Electric cars in India: Talks of Tesla factory inconclusive, say officials

File photo: A Tesla Model S charges at a Tesla Supercharger station
While American electric car manufacturer Tesla may have evinced interest in entering the Indian market to sell its cars, it is yet to approach the government with a fresh offer on building a production facility in the country.

However, cars sold in India through the single-brand retail trading route will have to comply with 30 per cent local sourcing, according to the existing norms, a senior government official told Business Standard.

Tesla has reportedly contacted the government yet again to confirm its intentions on entering the Indian automobile market through the single-brand retail trading route, as reported by The Times of India on Thursday. 

However, a senior government official confirmed that the talks remained inconclusive. Discussions on setting up a factory have still not progressed beyond an initial intent for production shown by the company back in June, he added.

On the matter, Tesla Chief Executive Officer Elon Musk had tweeted back in June that the company was in discussions with the government for setting up a factory and had requested them for temporary relief on import penalties or restrictions until a local factory is built.

Tesla vehicles to come before the factory is set up?

Sources in the automobile industry said Tesla had planned to enter the market by mid-2017 and its plans were already running late.

Taking this into account, the company is keen to start selling its products in India even before a factory is built and wants to get into the market at a time when the hype of electric cars is slowly gripping the minds of consumers, the government official, mentioned above, said. 

Under such circumstances, it will have to face local sourcing norms, which even mobile manufacturer Apple had called 'stringent'.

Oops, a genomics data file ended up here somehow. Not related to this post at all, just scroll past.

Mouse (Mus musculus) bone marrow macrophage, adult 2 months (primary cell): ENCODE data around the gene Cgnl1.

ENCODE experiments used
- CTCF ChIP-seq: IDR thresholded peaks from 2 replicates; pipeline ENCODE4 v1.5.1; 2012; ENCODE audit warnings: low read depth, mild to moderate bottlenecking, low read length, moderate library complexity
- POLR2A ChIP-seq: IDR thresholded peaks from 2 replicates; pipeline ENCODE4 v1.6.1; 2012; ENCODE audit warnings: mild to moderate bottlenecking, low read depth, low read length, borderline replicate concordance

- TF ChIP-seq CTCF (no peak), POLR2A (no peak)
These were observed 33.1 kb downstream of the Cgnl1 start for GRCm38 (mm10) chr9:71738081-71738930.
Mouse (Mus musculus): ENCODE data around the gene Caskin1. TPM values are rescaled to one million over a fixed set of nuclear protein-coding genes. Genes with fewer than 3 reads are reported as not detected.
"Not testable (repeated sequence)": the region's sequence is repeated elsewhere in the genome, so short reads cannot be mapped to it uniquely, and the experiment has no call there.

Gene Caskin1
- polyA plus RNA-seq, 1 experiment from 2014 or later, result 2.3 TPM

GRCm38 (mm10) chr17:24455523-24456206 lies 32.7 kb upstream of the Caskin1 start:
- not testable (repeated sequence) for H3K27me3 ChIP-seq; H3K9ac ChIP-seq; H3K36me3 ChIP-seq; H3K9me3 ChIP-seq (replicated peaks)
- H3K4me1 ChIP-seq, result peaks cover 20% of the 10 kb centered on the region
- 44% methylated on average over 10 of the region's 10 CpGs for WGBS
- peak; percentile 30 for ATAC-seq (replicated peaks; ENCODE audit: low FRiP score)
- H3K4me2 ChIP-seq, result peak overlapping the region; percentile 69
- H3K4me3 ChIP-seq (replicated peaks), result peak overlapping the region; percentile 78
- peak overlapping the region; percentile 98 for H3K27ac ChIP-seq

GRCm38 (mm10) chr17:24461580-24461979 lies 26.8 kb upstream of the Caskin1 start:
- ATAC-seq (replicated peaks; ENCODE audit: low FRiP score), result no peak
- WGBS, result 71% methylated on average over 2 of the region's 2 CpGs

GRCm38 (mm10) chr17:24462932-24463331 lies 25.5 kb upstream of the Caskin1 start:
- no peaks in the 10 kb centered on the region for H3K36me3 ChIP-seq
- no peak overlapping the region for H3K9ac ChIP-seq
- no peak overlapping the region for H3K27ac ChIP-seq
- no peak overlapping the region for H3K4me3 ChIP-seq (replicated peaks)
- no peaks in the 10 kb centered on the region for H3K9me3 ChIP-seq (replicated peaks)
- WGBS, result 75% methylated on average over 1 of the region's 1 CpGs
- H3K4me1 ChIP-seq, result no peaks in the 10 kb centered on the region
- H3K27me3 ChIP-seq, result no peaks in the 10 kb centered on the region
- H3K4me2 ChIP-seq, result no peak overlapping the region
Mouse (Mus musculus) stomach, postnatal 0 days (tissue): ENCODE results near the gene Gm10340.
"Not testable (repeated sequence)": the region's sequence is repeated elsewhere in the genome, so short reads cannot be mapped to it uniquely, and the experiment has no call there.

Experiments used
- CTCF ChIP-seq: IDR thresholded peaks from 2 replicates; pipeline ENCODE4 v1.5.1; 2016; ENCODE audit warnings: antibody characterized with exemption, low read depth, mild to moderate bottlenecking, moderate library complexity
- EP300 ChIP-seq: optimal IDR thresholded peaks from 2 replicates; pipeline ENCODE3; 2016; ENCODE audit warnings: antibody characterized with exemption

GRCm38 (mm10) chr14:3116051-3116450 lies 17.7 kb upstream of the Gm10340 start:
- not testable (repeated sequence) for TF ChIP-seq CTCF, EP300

According to the latest consolidated Foreign Direct Investment (FDI) policy of the government, the norms say that in cases where FDI exceeds 51 per cent, sourcing of 30 per cent of the value of goods purchased will be done from India. This will have to be preferably from 'micro,  small and medium enterprises, village and cottage industries, artisans and craftsmen, in all sectors', it says.

Global companies such as Tesla may find it difficult to comply with these as the chances of high-precision components required for the making of a Tesla car is slim in India.

Under the FDI norms, the Department of Industrial Policy and Promotion (DIPP) is responsible for approving FDI proposals in the field of retail, wholesale trading of goods in the country. A senior DIPP official recently said the government will not move back from the minimum 30 per cent requirement for any company.

Electric cars to edge out others on Indian roads soon

In tune with its overarching commitments towards lowering greenhouse emissions and reducing the carbon footprint, the government has increasingly encouraged the production of electric vehicles in India. A big push in that direction is expected to unfold over the next few years with the government's target of having only electric vehicles on Indian roads by 2030.

Even Musk had earlier commented on this target by the government and his interest to be a part of it.

Several companies already operating in India, including Mahindra & Mahindra, Tata Motors, Hyundai and Maruti Suzuki have decided to get into the ring with plans to launch their own electric vehicles in the next year or two.

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